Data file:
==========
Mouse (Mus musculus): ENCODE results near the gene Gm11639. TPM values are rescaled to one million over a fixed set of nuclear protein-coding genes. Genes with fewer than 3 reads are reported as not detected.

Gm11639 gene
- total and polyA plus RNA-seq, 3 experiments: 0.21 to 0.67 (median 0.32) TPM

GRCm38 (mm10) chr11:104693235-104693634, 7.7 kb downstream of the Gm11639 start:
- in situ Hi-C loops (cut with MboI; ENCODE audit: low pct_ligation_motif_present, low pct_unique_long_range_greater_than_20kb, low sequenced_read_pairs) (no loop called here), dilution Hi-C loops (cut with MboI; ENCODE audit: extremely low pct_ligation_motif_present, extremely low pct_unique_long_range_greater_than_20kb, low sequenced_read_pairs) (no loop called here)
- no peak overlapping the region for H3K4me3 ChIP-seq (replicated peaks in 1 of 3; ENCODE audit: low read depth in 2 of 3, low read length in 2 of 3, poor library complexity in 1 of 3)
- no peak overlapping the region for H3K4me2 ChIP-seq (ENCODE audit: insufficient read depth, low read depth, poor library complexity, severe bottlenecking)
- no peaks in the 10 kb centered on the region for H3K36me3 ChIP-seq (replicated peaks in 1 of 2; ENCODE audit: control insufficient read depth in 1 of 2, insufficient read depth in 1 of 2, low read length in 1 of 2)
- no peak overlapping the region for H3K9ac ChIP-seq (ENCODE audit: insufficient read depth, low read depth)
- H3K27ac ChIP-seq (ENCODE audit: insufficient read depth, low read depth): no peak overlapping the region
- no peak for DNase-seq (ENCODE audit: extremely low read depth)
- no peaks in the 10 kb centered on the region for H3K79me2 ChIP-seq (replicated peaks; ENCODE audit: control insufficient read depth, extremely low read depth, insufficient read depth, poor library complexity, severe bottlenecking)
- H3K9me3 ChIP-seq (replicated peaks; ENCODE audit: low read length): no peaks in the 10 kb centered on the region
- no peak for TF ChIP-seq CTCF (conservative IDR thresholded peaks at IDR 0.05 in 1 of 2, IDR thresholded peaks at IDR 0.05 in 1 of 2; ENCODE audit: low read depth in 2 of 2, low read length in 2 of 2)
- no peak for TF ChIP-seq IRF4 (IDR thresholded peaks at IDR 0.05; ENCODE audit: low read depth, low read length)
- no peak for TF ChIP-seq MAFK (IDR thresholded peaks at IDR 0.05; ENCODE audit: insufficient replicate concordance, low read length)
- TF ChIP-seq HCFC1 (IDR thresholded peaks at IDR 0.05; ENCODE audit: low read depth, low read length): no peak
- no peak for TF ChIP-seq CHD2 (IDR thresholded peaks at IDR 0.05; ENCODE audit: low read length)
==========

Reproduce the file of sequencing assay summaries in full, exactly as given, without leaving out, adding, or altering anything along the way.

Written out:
Mouse (Mus musculus): ENCODE results near the gene Gm11639. TPM values are rescaled to one million over a fixed set of nuclear protein-coding genes. Genes with fewer than 3 reads are reported as not detected.

Gm11639 gene
- total and polyA plus RNA-seq, 3 experiments: 0.21 to 0.67 (median 0.32) TPM

GRCm38 (mm10) chr11:104693235-104693634, 7.7 kb downstream of the Gm11639 start:
- in situ Hi-C loops (cut with MboI; ENCODE audit: low pct_ligation_motif_present, low pct_unique_long_range_greater_than_20kb, low sequenced_read_pairs) (no loop called here), dilution Hi-C loops (cut with MboI; ENCODE audit: extremely low pct_ligation_motif_present, extremely low pct_unique_long_range_greater_than_20kb, low sequenced_read_pairs) (no loop called here)
- no peak overlapping the region for H3K4me3 ChIP-seq (replicated peaks in 1 of 3; ENCODE audit: low read depth in 2 of 3, low read length in 2 of 3, poor library complexity in 1 of 3)
- no peak overlapping the region for H3K4me2 ChIP-seq (ENCODE audit: insufficient read depth, low read depth, poor library complexity, severe bottlenecking)
- no peaks in the 10 kb centered on the region for H3K36me3 ChIP-seq (replicated peaks in 1 of 2; ENCODE audit: control insufficient read depth in 1 of 2, insufficient read depth in 1 of 2, low read length in 1 of 2)
- no peak overlapping the region for H3K9ac ChIP-seq (ENCODE audit: insufficient read depth, low read depth)
- H3K27ac ChIP-seq (ENCODE audit: insufficient read depth, low read depth): no peak overlapping the region
- no peak for DNase-seq (ENCODE audit: extremely low read depth)
- no peaks in the 10 kb centered on the region for H3K79me2 ChIP-seq (replicated peaks; ENCODE audit: control insufficient read depth, extremely low read depth, insufficient read depth, poor library complexity, severe bottlenecking)
- H3K9me3 ChIP-seq (replicated peaks; ENCODE audit: low read length): no peaks in the 10 kb centered on the region
- no peak for TF ChIP-seq CTCF (conservative IDR thresholded peaks at IDR 0.05 in 1 of 2, IDR thresholded peaks at IDR 0.05 in 1 of 2; ENCODE audit: low read depth in 2 of 2, low read length in 2 of 2)
- no peak for TF ChIP-seq IRF4 (IDR thresholded peaks at IDR 0.05; ENCODE audit: low read depth, low read length)
- no peak for TF ChIP-seq MAFK (IDR thresholded peaks at IDR 0.05; ENCODE audit: insufficient replicate concordance, low read length)
- TF ChIP-seq HCFC1 (IDR thresholded peaks at IDR 0.05; ENCODE audit: low read depth, low read length): no peak
- no peak for TF ChIP-seq CHD2 (IDR thresholded peaks at IDR 0.05; ENCODE audit: low read length)